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PLoS Pathog. 2016 Mar 4;12(3):e1005486. doi: 10.1371/journal.ppat.1005486. eCollection 2016 Mar.

A Numerically Subdominant CD8 T Cell Response to Matrix Protein of Respiratory Syncytial Virus Controls Infection with Limited Immunopathology.

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Vaccine Research Center, National Institute of Allergy and Infectious Disease, National Institutes of Health, Bethesda, Maryland, United States of America.
Drexel University, Division of Infectious Diseases and HIV Medicine, Philadelphia, Pennsylvania, United States of America.
Department of Pathology, Case Western Reserve University, Cleveland, Ohio, United States of America.
Center for AIDS Research, Case Western Reserve University, Cleveland, Ohio, United States of America.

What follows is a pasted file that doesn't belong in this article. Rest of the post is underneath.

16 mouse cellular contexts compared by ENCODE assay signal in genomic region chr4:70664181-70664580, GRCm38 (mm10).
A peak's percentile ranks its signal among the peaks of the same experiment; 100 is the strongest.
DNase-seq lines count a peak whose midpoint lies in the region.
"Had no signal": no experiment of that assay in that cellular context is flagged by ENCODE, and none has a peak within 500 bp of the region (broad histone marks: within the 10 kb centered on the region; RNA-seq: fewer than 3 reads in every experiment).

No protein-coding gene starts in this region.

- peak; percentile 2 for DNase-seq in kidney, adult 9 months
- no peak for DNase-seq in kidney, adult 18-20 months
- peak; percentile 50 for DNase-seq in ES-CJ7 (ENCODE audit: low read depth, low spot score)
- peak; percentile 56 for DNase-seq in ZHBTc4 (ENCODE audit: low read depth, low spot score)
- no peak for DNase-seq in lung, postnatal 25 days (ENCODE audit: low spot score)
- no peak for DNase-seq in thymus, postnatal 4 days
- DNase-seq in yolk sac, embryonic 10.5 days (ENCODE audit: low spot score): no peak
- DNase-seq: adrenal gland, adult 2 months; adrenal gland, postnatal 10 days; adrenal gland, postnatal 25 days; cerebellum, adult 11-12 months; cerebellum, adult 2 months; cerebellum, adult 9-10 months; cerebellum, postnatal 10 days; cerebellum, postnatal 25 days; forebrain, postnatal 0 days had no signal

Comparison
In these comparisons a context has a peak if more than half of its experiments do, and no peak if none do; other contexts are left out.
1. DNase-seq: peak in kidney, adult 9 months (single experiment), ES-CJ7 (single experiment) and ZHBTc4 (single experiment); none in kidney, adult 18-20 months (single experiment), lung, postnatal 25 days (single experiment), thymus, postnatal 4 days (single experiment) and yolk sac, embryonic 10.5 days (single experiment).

CD8 T cells are involved in pathogen clearance and infection-induced pathology in respiratory syncytial virus (RSV) infection. Studying bulk responses masks the contribution of individual CD8 T cell subsets to protective immunity and immunopathology. In particular, the roles of subdominant responses that are potentially beneficial to the host are rarely appreciated when the focus is on magnitude instead of quality of response. Here, by evaluating CD8 T cell responses in CB6F1 hybrid mice, in which multiple epitopes are recognized, we found that a numerically subdominant CD8 T cell response against DbM187 epitope of the virus matrix protein expressed high avidity TCR and enhanced signaling pathways associated with CD8 T cell effector functions. Each DbM187 T effector cell lysed more infected targets on a per cell basis than the numerically dominant KdM282 T cells, and controlled virus replication more efficiently with less pulmonary inflammation and illness than the previously well-characterized KdM282 T cell response. Our data suggest that the clinical outcome of viral infections is determined by the integrated functional properties of a variety of responding CD8 T cells, and that the highest magnitude response may not necessarily be the best in terms of benefit to the host. Understanding how to induce highly efficient and functional T cells would inform strategies for designing vaccines intended to provide T cell-mediated immunity.

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